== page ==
Wall Street sinks as stocks tumble worldwide

Sidewalk view of the U.S. flag on a flagpole above a New York Stock Exchange entrance
On Wall Street, the focus is squarely on Capitol Hill and the White House, where the latest battle between Democrats and Republicans is threatening to cause the nation’s first-ever default on its debt.
(Seth Wenig / Associated Press)

Wall Street fell again Wednesday as stocks tumbled worldwide on worries about the economy.

The Standard & Poor’s 500 index dropped 0.7% after House Speaker Kevin McCarthy said Republicans and Democrats remain “far apart” in their efforts to prevent a potentially disastrous default on the U.S. government’s debt. The main U.S. stock index is on track for its worst week in more than two months as the once-unthinkable creeps closer to possibility.

The Dow Jones industrial average dropped 0.8%, while the Nasdaq composite lost 0.6%.

Other markets around the world were hit even harder as discouraging figures piled up on the economy. Stock indexes tumbled 1.7% in London, 1.9% in Frankfurt and 1.6% in Hong Kong.

Inflation in the United Kingdom remains worse than expected, raising worries that the Bank of England may keep hiking interest rates and squeezing its economy. In Germany, business confidence fell in Europe’s largest economy. And in China, worries remain about a weaker-than-hoped reopening from COVID restrictions as tensions rise with the United States over technology and security.


Inflation in Britain has fallen to its lowest level since the immediate aftermath of Russia’s invasion of Ukraine, when energy and food costs surged.

May 24, 2023

On Wall Street, the focus is squarely on Capitol Hill and the White House, where the latest battle between Democrats and Republicans is threatening to cause the nation’s first-ever default on its debt. The U.S. government could run out of cash to pay its bills as soon as June 1 unless Congress allows it to borrow more, and the widespread expectation is that a default would result in tremendous economic pain.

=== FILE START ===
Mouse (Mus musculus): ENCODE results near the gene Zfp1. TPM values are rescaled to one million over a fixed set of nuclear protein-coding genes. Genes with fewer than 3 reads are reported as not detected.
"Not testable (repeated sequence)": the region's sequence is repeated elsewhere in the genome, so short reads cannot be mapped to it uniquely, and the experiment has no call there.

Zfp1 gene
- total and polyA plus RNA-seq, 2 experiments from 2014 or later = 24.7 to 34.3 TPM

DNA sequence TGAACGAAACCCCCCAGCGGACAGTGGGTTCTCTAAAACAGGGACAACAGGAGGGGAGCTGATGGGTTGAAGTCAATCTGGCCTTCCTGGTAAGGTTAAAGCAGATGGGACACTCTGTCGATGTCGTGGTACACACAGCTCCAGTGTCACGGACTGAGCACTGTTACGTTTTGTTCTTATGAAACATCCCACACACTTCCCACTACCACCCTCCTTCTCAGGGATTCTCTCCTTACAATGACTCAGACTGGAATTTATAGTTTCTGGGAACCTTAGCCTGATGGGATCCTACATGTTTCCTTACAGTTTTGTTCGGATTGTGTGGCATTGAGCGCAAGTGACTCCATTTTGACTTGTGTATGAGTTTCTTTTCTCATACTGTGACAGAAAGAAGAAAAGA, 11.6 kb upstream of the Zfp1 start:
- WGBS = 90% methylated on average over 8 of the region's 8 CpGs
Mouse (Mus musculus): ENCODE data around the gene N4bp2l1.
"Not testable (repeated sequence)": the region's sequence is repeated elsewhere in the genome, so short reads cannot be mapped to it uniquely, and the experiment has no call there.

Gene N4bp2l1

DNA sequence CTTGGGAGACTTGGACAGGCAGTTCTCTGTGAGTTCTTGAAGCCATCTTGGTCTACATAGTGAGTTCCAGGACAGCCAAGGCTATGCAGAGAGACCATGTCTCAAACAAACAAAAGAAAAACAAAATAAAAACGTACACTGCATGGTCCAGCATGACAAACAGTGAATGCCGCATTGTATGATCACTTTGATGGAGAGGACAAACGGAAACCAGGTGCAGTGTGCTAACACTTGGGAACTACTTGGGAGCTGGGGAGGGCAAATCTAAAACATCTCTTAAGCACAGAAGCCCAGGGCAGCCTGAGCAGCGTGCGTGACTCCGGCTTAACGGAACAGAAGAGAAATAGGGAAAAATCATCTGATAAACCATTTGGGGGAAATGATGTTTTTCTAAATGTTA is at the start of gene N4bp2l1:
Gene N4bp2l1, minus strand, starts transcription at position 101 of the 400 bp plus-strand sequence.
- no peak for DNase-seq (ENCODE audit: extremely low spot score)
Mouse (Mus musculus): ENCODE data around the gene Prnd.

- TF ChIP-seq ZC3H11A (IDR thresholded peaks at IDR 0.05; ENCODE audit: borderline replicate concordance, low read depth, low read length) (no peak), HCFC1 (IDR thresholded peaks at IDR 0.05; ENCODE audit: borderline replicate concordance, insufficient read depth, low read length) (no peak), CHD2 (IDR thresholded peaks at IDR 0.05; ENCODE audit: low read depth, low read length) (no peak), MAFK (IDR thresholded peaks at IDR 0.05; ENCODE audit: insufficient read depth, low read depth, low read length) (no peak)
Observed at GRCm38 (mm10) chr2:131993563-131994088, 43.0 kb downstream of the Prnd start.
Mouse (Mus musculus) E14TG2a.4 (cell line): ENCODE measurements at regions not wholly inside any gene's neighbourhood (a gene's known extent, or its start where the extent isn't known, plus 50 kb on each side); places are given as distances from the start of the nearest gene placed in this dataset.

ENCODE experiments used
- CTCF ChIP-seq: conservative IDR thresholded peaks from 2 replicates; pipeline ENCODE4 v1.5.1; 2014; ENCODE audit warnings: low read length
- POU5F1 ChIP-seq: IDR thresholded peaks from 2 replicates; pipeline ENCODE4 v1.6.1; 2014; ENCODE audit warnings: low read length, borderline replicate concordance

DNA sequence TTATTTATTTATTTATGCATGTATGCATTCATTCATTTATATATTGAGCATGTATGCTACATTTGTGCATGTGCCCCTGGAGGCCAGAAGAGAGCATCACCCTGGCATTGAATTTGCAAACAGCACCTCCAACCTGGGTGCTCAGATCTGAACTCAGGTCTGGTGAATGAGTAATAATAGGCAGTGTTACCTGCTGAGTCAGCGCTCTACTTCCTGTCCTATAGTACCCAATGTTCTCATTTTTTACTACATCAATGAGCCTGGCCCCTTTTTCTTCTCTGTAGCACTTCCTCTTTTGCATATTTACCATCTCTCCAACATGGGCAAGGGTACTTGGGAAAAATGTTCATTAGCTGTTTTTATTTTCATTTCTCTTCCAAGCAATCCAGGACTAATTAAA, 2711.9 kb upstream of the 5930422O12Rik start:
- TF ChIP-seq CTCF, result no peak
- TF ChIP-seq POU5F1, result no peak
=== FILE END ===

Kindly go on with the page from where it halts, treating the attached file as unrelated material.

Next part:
The stock market has remained mostly resilient despite the worries. Fear has been concentrated in the bond market, where prices have dropped for Treasury bills due to mature around the date of a possible default. Price drops for bonds raise their yields, and the yield on a Treasury maturing June 1 jumped to 7.22%, up by nearly 1.25 percentage points from a day before, according to Tradeweb.

The widespread belief on Wall Street has been that Congress would come to an agreement at the eleventh hour, as it’s done several times before, because a default would benefit no one.

“It will sort itself out over the next couple of weeks and end up being a positive catalyst,” said Jay Hatfield, chief executive of Infrastructure Capital Advisors.

He’s recently made moves among investments he oversees to protect against drops in stock prices. But he said that was mostly because the S&P 500 recently bumped up against a level, 4,200, that it’s had a difficult time getting past.

If the debt crisis roiling Washington were eventually to send the United States crashing into recession, America’s economy would hardly sink alone.